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Keto Diet & Schizophrenia

iStock-1389185416An interesting pilot study of ketogenic diets for mental illness was published recently in Psychiatry Research. The study was a single-arm trial with 23 subjects with schizophrenia or bipolar disorder plus metabolic abnormalities. Inclusion criteria were diagnosis of one of those conditions and currently taking psychotropic medications, plus being overweight or having obesity (based on body mass index) and having gained more than 5 percent of their body mass while using psychotropic medications to manage their mental health condition, or having at least one metabolic abnormality, such as insulin resistance, impaired glucose tolerance, elevated triglycerides, or dyslipidemia.

The protocol called for following a ketogenic diet intended to provide 10% of total calories from carbohydrate, 30% from protein, and 60% fat. Calorie counting was not required, but carbohydrate intake was advised to be no more than 20 grams per day (excluding fiber), primarily from limited amounts of non-starchy vegetables. Subjects attended a teaching session on proper implementation of the diet and were provided with a set of ketogenic cookbooks and recipes, a list of resources, and were in regular contact with health coaches to support adherence.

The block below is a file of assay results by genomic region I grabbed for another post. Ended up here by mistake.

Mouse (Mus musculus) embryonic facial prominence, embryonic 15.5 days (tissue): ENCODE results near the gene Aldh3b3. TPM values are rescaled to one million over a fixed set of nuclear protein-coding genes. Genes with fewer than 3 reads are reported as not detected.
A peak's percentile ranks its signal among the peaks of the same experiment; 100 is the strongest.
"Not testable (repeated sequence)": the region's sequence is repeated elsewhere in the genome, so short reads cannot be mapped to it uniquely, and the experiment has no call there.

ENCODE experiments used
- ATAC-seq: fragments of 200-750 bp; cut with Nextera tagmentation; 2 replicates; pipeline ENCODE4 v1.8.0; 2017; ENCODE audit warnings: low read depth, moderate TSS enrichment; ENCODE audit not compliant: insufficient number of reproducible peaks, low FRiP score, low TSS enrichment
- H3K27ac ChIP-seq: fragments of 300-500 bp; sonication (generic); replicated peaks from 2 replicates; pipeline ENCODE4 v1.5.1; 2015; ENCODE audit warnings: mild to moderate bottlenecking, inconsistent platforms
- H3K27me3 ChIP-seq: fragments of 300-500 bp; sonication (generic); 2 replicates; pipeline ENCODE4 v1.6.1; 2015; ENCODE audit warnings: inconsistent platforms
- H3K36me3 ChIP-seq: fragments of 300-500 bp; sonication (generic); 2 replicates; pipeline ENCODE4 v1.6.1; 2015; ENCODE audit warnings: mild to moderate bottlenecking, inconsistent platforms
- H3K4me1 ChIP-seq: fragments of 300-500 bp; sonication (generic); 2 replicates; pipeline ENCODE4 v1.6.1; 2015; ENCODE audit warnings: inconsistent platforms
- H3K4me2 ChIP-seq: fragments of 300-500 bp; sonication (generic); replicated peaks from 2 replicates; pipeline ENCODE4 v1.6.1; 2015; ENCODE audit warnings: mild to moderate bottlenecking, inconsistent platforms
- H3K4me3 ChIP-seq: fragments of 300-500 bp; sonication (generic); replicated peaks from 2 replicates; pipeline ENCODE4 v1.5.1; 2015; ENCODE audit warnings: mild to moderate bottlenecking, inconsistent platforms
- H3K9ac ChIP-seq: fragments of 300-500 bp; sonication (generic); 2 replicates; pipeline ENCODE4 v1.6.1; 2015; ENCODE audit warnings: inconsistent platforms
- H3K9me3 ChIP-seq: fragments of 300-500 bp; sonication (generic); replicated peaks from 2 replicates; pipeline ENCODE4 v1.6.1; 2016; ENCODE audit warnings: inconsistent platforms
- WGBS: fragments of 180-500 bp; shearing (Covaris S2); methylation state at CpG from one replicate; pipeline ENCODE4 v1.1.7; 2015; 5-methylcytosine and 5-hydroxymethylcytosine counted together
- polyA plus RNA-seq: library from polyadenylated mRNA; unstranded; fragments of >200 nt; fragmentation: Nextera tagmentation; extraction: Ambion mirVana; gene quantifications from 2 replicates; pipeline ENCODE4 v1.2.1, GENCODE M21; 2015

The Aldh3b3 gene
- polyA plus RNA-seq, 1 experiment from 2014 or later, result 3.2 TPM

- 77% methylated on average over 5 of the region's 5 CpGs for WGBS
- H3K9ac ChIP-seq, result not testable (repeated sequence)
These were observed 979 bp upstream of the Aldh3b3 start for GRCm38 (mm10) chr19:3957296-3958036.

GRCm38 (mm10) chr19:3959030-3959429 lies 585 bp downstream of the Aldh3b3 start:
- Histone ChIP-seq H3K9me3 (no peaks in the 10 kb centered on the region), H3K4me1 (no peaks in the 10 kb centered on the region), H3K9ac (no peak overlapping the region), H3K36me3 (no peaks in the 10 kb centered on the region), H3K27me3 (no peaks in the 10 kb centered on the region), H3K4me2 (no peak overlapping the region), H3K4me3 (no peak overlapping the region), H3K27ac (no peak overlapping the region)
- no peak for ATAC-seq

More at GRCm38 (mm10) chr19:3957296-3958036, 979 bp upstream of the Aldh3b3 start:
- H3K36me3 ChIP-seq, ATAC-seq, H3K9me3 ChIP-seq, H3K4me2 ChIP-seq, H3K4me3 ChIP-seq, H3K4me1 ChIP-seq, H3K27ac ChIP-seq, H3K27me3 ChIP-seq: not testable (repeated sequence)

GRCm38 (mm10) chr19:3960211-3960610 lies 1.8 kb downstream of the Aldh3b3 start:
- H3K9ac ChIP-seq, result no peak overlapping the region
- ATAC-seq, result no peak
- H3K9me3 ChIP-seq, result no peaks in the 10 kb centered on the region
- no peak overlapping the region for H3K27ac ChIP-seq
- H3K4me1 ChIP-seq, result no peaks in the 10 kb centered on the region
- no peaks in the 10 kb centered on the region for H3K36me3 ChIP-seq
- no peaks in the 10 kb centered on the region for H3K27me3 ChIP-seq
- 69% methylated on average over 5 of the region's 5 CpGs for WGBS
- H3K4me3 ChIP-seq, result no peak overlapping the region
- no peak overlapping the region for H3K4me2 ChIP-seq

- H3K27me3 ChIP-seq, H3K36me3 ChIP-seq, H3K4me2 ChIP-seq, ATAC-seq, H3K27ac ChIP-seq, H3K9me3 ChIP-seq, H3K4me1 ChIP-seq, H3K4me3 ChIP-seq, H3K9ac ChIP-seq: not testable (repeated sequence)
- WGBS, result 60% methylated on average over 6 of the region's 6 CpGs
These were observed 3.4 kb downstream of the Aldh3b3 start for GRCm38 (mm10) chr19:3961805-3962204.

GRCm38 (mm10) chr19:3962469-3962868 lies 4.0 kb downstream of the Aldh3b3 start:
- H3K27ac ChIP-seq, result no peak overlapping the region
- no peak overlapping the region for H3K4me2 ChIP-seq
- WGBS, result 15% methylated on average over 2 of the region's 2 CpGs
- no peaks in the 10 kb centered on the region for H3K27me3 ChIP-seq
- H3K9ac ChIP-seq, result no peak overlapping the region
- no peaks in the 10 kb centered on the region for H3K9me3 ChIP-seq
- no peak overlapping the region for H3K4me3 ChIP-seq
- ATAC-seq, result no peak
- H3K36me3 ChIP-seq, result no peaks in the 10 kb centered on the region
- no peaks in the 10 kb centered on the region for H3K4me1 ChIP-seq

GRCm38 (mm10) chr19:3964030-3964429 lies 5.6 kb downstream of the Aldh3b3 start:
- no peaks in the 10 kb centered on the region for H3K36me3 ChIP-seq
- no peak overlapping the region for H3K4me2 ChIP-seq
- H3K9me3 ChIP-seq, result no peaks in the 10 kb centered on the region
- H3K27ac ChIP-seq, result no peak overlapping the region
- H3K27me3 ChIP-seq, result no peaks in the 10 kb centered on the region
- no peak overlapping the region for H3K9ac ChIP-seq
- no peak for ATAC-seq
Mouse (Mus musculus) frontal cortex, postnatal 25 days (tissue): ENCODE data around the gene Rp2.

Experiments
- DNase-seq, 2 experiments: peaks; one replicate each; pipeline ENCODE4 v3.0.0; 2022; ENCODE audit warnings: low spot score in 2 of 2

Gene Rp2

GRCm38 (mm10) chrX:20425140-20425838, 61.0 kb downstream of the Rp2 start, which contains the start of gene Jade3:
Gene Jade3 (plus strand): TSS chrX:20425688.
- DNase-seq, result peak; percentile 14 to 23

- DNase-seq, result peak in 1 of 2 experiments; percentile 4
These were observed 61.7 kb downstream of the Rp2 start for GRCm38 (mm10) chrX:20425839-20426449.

Subjects were considered compliant or semi-compliant if their blood ketone level was between 0.5 – 5.0 mmol/L at least 80 percent of the time they were measured (compliant), or 50-79% (semi-compliant). Adherent and semi-adherent subjects had significant reductions in body weight and BMI, waist circumference, visceral adipose tissue, HOMA-IR, triglycerides, and other biomarkers of metabolic health. All participants who met the diagnostic criteria for metabolic syndrome at baseline no longer met the criteria by the end of the four-month study, effectively reversing metabolic syndrome.

With regard to mental health, subjects experienced significant improvements in sleep, quality of life and life satisfaction, severity of mental illness and overall functioning. The study’s lead author noted that the improvements in mental health may be due to the improvements in metabolic function but also to the presence of ketones, which are known to be an effective fuel for the brain and nervous system.

This was a small pilot study without a control group, but it adds additional evidence supporting the use of ketogenic diets for mental health, as highlighted in a previous Research Forum article.

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